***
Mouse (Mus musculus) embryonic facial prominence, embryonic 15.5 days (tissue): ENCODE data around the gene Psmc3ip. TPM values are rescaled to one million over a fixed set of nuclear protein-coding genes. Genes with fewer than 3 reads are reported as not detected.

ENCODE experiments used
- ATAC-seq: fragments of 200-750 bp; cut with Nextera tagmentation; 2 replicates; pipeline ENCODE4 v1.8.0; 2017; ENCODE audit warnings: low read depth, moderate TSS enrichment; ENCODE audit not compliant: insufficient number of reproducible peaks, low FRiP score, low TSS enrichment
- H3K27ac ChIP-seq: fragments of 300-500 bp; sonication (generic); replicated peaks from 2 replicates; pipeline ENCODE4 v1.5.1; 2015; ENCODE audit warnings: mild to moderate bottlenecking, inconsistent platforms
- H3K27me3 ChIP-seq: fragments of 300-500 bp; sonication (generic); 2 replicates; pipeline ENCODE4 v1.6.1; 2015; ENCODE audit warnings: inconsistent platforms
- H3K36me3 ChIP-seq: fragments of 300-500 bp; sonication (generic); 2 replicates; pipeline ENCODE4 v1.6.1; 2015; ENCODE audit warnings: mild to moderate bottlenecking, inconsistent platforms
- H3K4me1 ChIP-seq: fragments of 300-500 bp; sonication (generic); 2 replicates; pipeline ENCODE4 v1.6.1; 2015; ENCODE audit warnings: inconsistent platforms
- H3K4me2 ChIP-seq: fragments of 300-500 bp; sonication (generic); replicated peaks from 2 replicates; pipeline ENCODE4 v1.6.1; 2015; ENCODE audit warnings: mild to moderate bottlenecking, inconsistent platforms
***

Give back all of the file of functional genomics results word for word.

Mouse (Mus musculus) embryonic facial prominence, embryonic 15.5 days (tissue): ENCODE data around the gene Psmc3ip. TPM values are rescaled to one million over a fixed set of nuclear protein-coding genes. Genes with fewer than 3 reads are reported as not detected.

ENCODE experiments used
- ATAC-seq: fragments of 200-750 bp; cut with Nextera tagmentation; 2 replicates; pipeline ENCODE4 v1.8.0; 2017; ENCODE audit warnings: low read depth, moderate TSS enrichment; ENCODE audit not compliant: insufficient number of reproducible peaks, low FRiP score, low TSS enrichment
- H3K27ac ChIP-seq: fragments of 300-500 bp; sonication (generic); replicated peaks from 2 replicates; pipeline ENCODE4 v1.5.1; 2015; ENCODE audit warnings: mild to moderate bottlenecking, inconsistent platforms
- H3K27me3 ChIP-seq: fragments of 300-500 bp; sonication (generic); 2 replicates; pipeline ENCODE4 v1.6.1; 2015; ENCODE audit warnings: inconsistent platforms
- H3K36me3 ChIP-seq: fragments of 300-500 bp; sonication (generic); 2 replicates; pipeline ENCODE4 v1.6.1; 2015; ENCODE audit warnings: mild to moderate bottlenecking, inconsistent platforms
- H3K4me1 ChIP-seq: fragments of 300-500 bp; sonication (generic); 2 replicates; pipeline ENCODE4 v1.6.1; 2015; ENCODE audit warnings: inconsistent platforms
- H3K4me2 ChIP-seq: fragments of 300-500 bp; sonication (generic); replicated peaks from 2 replicates; pipeline ENCODE4 v1.6.1; 2015; ENCODE audit warnings: mild to moderate bottlenecking, inconsistent platforms